Dressed up just like a rebel
Lying next to me; cold and lonely
Out here on the dark side
This ain’t the void you’re looking for
Sometimes things just don’t work out, no matter how hard you try. You, or your significant other, have shed something over time, and the frequencies between you clash…you know it is time to break the ties and go for a new experience in life. This is the message behind the dreamy, shoegaze-soaked new single and music video from Songs For Sabotage, “Phantom”.
“It’s about the lingering seconds when you’re lying quietly awake next to the person you’re about leave forever,” says Sophie Lina, frontwoman and guitarist for the band. “You’re waiting for the perfect time to disappear and drive away into the night… and afterward you remind yourself that this dark void is no place to stay. “Phantom” was inspired by two people we once knew – our former selves…the lyrics are pulled directly from past traumas that were a result of toxic partnerships we both found ourselves in.”
Musical director/guitarist Richey Rose adds, “Phantom describes the moment you realize the relationship doesn’t serve anything, and you’ve essentially trapped yourself. The lightbulb’s gone off and you’re like, ‘okay, I need to GTFO now!’ … from that second on it’s about leaving the past behind, both physically and mentally.”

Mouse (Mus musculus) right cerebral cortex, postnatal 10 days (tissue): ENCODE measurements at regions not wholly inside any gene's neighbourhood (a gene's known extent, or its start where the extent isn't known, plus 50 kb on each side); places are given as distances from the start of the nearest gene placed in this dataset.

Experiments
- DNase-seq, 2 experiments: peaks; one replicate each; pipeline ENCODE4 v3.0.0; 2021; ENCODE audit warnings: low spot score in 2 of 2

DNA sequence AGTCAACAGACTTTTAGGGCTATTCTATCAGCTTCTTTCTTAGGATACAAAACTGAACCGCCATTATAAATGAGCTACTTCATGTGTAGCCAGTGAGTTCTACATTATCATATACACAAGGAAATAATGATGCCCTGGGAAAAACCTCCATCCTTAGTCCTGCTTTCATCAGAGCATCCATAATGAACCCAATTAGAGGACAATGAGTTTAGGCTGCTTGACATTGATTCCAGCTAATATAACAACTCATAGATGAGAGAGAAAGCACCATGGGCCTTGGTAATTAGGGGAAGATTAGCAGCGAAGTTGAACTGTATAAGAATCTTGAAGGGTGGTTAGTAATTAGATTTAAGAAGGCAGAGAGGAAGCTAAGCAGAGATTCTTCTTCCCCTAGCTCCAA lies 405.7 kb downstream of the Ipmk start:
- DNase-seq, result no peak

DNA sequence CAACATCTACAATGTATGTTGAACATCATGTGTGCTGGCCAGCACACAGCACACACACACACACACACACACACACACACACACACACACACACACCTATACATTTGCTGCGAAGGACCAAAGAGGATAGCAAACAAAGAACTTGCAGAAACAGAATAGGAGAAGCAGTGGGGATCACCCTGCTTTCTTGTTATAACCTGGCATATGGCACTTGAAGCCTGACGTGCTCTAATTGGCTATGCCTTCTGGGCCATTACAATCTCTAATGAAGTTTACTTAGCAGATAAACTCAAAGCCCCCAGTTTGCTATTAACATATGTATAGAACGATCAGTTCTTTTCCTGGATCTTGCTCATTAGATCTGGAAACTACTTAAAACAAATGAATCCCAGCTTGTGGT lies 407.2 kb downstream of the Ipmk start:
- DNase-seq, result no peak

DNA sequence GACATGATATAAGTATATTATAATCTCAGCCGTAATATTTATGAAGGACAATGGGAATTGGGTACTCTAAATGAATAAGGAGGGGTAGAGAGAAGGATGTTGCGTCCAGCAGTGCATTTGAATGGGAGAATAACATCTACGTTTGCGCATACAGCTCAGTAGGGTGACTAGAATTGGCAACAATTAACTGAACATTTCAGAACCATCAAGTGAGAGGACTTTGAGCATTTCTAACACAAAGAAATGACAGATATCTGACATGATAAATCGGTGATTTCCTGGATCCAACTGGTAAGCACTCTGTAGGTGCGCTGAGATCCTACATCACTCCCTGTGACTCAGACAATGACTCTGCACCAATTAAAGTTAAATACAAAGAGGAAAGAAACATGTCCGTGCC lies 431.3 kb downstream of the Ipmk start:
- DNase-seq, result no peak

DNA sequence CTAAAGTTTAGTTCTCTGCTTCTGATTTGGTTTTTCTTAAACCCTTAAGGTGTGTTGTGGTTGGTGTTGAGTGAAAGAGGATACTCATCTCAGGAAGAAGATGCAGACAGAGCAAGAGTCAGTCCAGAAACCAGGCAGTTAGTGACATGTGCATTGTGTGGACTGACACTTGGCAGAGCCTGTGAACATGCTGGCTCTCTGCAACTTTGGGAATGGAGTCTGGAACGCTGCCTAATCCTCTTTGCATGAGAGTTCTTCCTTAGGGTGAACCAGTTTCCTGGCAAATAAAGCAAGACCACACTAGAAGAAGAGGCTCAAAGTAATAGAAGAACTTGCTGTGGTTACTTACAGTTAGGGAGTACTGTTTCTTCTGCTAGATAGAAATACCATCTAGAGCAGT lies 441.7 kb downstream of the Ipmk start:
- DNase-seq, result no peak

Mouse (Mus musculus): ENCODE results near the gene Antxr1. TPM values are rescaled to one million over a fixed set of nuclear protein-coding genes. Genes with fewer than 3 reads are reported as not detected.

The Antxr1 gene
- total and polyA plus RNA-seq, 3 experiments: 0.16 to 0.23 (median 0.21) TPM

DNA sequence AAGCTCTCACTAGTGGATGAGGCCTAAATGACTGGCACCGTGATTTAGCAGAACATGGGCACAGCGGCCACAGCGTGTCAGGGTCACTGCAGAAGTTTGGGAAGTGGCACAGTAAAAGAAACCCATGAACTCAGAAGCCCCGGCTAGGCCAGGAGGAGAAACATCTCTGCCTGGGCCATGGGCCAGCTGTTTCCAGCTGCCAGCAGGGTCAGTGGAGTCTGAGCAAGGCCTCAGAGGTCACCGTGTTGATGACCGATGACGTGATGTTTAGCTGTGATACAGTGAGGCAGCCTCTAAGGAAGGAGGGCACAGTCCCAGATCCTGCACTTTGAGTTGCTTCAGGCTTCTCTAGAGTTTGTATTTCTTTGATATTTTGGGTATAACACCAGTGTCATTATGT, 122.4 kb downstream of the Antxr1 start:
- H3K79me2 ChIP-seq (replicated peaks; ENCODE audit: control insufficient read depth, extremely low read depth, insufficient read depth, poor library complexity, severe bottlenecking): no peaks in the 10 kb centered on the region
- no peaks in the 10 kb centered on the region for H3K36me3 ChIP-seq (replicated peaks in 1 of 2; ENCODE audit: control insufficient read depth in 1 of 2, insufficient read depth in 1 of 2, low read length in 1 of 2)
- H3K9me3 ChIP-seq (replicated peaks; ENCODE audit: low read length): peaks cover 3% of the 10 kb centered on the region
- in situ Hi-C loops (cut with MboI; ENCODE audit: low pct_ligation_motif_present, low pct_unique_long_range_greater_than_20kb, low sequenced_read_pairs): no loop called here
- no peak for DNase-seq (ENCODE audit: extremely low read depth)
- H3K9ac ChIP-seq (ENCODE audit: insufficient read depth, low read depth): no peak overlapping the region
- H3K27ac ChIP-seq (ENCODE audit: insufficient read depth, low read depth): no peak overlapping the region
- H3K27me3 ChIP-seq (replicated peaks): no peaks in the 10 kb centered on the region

Songs for Sabotage wrote, recorded, mixed, and mastered “Phantom” this past spring at their home studio in Los Angeles. Phantom is the second single they’ve released since last September’s debut album, Night of Joy. The accompanying music video, a narrative of those harrowing moments of realization and running off into the night, was shot by LA-based creative Rick Perez with direction and editing by Songs for Sabotage. It is heavy with Lynchian elements, as well as classic LA Noir style, adding to the feeling of desperation for a better life.
“We want to offer more in regards to memorable songwriting, especially when it comes to a clever, classic pop hook,” explains Richey. The moody, haunting sound is reminiscent of new wave stalwarts The Motels, Pat Benatar, and a smattering of Suzanne Vega.
Excellent storytelling from Songs For Sabotage.
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